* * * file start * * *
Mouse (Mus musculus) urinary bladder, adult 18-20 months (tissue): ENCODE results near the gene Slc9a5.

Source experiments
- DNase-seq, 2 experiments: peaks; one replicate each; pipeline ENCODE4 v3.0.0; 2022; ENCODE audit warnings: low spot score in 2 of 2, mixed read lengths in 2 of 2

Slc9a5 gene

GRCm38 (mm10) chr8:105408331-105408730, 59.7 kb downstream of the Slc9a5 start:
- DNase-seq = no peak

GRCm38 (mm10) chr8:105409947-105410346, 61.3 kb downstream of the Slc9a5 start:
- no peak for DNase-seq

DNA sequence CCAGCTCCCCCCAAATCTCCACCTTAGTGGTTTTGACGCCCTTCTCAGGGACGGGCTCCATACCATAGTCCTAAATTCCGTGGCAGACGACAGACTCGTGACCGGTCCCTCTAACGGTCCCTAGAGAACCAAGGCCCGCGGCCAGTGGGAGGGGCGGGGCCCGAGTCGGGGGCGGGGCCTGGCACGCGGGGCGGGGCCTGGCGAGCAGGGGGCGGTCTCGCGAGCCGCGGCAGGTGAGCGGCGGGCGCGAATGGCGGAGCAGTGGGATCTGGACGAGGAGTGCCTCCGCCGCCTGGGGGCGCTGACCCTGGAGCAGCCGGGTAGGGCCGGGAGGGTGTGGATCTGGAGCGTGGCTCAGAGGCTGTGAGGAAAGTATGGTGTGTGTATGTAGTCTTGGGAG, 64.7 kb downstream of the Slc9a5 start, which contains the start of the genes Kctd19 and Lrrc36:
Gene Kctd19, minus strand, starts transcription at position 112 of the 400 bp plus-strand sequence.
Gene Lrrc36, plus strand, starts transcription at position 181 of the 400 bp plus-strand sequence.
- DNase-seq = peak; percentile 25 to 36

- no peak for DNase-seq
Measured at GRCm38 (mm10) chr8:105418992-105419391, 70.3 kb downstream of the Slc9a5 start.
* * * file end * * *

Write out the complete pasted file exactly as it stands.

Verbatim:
Mouse (Mus musculus) urinary bladder, adult 18-20 months (tissue): ENCODE results near the gene Slc9a5.

Source experiments
- DNase-seq, 2 experiments: peaks; one replicate each; pipeline ENCODE4 v3.0.0; 2022; ENCODE audit warnings: low spot score in 2 of 2, mixed read lengths in 2 of 2

Slc9a5 gene

GRCm38 (mm10) chr8:105408331-105408730, 59.7 kb downstream of the Slc9a5 start:
- DNase-seq = no peak

GRCm38 (mm10) chr8:105409947-105410346, 61.3 kb downstream of the Slc9a5 start:
- no peak for DNase-seq

DNA sequence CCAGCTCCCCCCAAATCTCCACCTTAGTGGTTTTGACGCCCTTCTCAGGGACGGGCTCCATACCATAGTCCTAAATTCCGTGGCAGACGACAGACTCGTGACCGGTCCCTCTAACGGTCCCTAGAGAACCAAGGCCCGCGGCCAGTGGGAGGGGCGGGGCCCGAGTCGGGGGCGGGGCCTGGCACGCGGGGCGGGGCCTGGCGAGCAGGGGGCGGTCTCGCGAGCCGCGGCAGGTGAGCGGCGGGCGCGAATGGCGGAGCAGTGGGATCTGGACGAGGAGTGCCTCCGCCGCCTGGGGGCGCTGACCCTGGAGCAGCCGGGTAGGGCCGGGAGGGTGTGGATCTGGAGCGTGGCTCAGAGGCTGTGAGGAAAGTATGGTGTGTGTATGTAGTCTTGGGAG, 64.7 kb downstream of the Slc9a5 start, which contains the start of the genes Kctd19 and Lrrc36:
Gene Kctd19, minus strand, starts transcription at position 112 of the 400 bp plus-strand sequence.
Gene Lrrc36, plus strand, starts transcription at position 181 of the 400 bp plus-strand sequence.
- DNase-seq = peak; percentile 25 to 36

- no peak for DNase-seq
Measured at GRCm38 (mm10) chr8:105418992-105419391, 70.3 kb downstream of the Slc9a5 start.